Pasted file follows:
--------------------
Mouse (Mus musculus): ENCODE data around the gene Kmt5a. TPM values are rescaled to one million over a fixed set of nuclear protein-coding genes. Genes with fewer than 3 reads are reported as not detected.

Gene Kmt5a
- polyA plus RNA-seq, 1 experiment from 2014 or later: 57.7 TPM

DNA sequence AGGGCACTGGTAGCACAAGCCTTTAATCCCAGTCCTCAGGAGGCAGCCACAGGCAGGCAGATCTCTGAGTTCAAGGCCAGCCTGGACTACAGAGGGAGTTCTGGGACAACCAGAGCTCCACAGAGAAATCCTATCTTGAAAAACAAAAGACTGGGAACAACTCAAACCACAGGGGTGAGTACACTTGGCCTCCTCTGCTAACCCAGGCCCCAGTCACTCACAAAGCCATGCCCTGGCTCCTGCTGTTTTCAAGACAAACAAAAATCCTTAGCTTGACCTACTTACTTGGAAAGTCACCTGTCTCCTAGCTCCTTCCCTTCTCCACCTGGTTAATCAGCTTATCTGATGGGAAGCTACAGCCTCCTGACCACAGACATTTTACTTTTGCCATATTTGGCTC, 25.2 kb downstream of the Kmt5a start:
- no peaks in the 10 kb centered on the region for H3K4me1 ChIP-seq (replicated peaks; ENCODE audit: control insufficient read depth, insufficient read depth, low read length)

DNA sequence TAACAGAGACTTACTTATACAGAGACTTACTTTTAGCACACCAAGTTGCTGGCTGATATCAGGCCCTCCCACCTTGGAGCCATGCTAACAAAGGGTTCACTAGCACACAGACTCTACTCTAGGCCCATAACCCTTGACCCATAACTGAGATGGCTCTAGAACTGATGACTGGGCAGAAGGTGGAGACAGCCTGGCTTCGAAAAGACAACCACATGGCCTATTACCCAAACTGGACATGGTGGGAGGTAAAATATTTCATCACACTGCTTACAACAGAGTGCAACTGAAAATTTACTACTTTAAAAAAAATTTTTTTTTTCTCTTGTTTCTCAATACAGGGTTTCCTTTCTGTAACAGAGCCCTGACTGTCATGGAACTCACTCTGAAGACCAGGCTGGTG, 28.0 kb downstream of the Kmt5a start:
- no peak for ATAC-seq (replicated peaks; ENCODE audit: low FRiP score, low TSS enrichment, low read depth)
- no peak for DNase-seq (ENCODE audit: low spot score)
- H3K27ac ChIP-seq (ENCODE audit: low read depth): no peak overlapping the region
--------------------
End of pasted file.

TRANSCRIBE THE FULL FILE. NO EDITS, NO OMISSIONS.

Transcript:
Mouse (Mus musculus): ENCODE data around the gene Kmt5a. TPM values are rescaled to one million over a fixed set of nuclear protein-coding genes. Genes with fewer than 3 reads are reported as not detected.

Gene Kmt5a
- polyA plus RNA-seq, 1 experiment from 2014 or later: 57.7 TPM

DNA sequence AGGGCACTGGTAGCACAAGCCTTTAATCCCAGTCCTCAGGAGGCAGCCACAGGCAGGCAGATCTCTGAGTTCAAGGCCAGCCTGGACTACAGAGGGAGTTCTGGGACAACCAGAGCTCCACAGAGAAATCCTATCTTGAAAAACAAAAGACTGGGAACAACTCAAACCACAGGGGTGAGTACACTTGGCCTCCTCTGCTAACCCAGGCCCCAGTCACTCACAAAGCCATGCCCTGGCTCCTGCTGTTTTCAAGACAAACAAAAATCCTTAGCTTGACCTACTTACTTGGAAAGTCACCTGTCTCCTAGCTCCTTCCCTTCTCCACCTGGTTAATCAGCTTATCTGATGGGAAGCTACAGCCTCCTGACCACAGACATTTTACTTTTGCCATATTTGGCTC, 25.2 kb downstream of the Kmt5a start:
- no peaks in the 10 kb centered on the region for H3K4me1 ChIP-seq (replicated peaks; ENCODE audit: control insufficient read depth, insufficient read depth, low read length)

DNA sequence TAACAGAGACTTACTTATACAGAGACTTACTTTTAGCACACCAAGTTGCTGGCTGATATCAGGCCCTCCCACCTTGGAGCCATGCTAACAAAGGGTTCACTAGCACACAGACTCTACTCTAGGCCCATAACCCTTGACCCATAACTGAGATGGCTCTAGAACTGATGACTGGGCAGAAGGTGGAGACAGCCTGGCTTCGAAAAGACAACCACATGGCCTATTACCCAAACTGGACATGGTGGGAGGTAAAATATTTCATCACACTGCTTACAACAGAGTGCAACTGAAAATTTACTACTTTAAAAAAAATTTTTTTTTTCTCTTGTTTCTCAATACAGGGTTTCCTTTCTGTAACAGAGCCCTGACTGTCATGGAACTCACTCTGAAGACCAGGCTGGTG, 28.0 kb downstream of the Kmt5a start:
- no peak for ATAC-seq (replicated peaks; ENCODE audit: low FRiP score, low TSS enrichment, low read depth)
- no peak for DNase-seq (ENCODE audit: low spot score)
- H3K27ac ChIP-seq (ENCODE audit: low read depth): no peak overlapping the region